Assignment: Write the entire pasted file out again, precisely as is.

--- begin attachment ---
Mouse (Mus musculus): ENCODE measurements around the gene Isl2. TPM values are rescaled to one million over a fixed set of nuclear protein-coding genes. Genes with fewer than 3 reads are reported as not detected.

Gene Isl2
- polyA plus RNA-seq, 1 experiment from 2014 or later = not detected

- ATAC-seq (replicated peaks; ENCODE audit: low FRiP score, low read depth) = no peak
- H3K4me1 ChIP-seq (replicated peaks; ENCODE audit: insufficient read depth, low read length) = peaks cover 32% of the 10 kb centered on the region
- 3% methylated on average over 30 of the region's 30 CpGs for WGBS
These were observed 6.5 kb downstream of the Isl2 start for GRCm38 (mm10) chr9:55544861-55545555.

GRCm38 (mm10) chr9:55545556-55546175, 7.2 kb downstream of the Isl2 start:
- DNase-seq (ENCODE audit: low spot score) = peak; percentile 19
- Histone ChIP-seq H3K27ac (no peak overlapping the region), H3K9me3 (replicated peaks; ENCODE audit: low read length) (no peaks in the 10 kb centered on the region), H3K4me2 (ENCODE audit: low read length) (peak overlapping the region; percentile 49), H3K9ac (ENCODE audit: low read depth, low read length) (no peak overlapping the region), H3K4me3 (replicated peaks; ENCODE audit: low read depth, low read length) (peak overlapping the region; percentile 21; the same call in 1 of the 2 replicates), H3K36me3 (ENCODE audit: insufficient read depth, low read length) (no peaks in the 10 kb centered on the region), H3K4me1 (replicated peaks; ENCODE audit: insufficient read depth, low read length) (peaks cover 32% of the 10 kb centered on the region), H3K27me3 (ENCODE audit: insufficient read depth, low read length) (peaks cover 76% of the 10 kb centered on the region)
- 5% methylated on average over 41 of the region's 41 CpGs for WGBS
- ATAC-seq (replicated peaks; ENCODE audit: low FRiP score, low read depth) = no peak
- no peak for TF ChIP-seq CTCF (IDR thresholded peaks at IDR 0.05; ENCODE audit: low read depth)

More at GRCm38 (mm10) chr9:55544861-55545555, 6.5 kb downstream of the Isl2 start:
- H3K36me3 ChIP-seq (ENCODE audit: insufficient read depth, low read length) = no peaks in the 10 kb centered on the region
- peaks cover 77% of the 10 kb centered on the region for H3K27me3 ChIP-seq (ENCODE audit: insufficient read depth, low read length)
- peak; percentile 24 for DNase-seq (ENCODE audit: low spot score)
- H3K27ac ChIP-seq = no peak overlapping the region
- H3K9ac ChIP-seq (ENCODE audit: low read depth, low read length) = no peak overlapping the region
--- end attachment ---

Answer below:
Mouse (Mus musculus): ENCODE measurements around the gene Isl2. TPM values are rescaled to one million over a fixed set of nuclear protein-coding genes. Genes with fewer than 3 reads are reported as not detected.

Gene Isl2
- polyA plus RNA-seq, 1 experiment from 2014 or later = not detected

- ATAC-seq (replicated peaks; ENCODE audit: low FRiP score, low read depth) = no peak
- H3K4me1 ChIP-seq (replicated peaks; ENCODE audit: insufficient read depth, low read length) = peaks cover 32% of the 10 kb centered on the region
- 3% methylated on average over 30 of the region's 30 CpGs for WGBS
These were observed 6.5 kb downstream of the Isl2 start for GRCm38 (mm10) chr9:55544861-55545555.

GRCm38 (mm10) chr9:55545556-55546175, 7.2 kb downstream of the Isl2 start:
- DNase-seq (ENCODE audit: low spot score) = peak; percentile 19
- Histone ChIP-seq H3K27ac (no peak overlapping the region), H3K9me3 (replicated peaks; ENCODE audit: low read length) (no peaks in the 10 kb centered on the region), H3K4me2 (ENCODE audit: low read length) (peak overlapping the region; percentile 49), H3K9ac (ENCODE audit: low read depth, low read length) (no peak overlapping the region), H3K4me3 (replicated peaks; ENCODE audit: low read depth, low read length) (peak overlapping the region; percentile 21; the same call in 1 of the 2 replicates), H3K36me3 (ENCODE audit: insufficient read depth, low read length) (no peaks in the 10 kb centered on the region), H3K4me1 (replicated peaks; ENCODE audit: insufficient read depth, low read length) (peaks cover 32% of the 10 kb centered on the region), H3K27me3 (ENCODE audit: insufficient read depth, low read length) (peaks cover 76% of the 10 kb centered on the region)
- 5% methylated on average over 41 of the region's 41 CpGs for WGBS
- ATAC-seq (replicated peaks; ENCODE audit: low FRiP score, low read depth) = no peak
- no peak for TF ChIP-seq CTCF (IDR thresholded peaks at IDR 0.05; ENCODE audit: low read depth)

More at GRCm38 (mm10) chr9:55544861-55545555, 6.5 kb downstream of the Isl2 start:
- H3K36me3 ChIP-seq (ENCODE audit: insufficient read depth, low read length) = no peaks in the 10 kb centered on the region
- peaks cover 77% of the 10 kb centered on the region for H3K27me3 ChIP-seq (ENCODE audit: insufficient read depth, low read length)
- peak; percentile 24 for DNase-seq (ENCODE audit: low spot score)
- H3K27ac ChIP-seq = no peak overlapping the region
- H3K9ac ChIP-seq (ENCODE audit: low read depth, low read length) = no peak overlapping the region